October 23, 2020

Transcription factor-based gene therapy to treat glioblastoma through direct neuronal conversion

Glioblastoma (GBM) is the most prevalent and aggressive adult primary cancer in the central nervous system (CNS). Therapeutic approaches for glioblastoma are under intense investigation, such as the emerging immunotherapy, but so far only marginal progress has been made due to the heterogeneity and highly invasive nature of glioblastoma. Here, we propose an alternative approach to tackle GBM through reprogramming proliferative GBM cells into non-proliferative neurons. We report efficient neuronal conversion from human GBM cells by overexpressing single neural transcription factor Neurogenic differentiation 1 (NeuroD1), Neurogenin-2 (Neurog2) or Achaete-scute homolog 1 (Ascl1). Subtype characterization reveals that the majority of Neurog2- and NeuroD1-converted neurons are glutamatergic, while Ascl1 favors GABAergic neuron generation. The GBM cell-converted neurons not only express pan-neuronal markers, such as NeuN and MAP2, but also exhibit neuron-specific electrophysiological activities. We further conducted transcriptome analyses to investigate the underlying cell conversion mechanism. Our RNA-seq analyses discover that neuronal genes are activated among glioma cells after overexpression of neural transcription factors, and different signaling pathways are activated by different neural transcription factors. Importantly, the neuronal conversion of GBM cells is accompanied by significant inhibition of GBM cell proliferation in both in vitro and in vivo models. Therefore, these results suggest that GBM cells can be reprogrammed into different subtypes of neurons, leading to a potential alternative approach to treat brain tumor.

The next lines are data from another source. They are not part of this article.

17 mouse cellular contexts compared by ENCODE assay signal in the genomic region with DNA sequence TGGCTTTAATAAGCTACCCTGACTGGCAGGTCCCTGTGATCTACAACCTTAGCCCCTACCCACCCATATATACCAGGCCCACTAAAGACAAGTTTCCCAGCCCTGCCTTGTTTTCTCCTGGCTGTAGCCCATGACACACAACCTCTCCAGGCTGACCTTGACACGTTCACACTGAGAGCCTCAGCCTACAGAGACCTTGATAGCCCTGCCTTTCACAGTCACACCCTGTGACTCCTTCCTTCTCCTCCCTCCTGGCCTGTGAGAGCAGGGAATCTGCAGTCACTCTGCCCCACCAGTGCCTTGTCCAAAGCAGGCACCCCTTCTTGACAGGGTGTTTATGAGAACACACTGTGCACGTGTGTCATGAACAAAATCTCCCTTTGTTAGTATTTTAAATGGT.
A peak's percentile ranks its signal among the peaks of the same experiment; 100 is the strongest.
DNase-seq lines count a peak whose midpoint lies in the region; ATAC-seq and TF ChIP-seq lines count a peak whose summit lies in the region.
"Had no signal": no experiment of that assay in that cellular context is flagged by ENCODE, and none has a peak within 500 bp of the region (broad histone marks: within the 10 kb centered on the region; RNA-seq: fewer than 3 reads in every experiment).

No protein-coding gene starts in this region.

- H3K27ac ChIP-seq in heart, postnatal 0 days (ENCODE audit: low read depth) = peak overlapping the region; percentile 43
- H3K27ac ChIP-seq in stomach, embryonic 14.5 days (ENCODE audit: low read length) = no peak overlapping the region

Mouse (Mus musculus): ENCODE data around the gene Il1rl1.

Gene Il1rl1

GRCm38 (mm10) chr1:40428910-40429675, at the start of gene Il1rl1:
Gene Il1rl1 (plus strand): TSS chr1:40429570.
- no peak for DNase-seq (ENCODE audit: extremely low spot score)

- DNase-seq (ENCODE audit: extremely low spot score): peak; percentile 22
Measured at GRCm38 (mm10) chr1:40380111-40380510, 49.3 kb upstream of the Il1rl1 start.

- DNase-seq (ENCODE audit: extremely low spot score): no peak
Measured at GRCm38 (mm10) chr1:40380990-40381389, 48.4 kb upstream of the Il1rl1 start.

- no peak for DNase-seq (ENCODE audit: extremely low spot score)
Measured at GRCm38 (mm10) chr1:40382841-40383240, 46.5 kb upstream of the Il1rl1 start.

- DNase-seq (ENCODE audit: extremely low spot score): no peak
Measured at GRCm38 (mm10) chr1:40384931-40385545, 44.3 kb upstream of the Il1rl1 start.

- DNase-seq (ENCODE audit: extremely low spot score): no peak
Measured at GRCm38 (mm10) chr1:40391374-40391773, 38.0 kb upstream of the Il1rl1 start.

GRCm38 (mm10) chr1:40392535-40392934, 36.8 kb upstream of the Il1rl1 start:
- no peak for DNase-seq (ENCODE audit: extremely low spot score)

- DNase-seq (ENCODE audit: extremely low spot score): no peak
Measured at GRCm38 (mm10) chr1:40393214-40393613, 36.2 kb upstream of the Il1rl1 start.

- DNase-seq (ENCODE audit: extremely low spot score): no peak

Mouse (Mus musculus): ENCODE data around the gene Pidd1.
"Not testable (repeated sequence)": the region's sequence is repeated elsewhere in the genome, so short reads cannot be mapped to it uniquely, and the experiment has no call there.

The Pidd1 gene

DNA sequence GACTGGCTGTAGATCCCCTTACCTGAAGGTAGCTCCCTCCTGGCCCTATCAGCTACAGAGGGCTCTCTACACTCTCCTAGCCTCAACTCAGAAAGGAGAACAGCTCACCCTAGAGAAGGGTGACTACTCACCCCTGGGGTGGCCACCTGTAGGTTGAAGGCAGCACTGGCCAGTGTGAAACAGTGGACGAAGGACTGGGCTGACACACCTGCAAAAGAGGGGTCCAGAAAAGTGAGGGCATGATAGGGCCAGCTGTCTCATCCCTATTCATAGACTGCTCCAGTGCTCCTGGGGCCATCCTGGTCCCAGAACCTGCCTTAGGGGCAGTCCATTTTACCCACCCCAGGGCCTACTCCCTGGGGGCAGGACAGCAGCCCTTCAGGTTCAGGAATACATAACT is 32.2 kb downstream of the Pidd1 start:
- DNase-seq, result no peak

bioRxiv Subject Collection: Neuroscience

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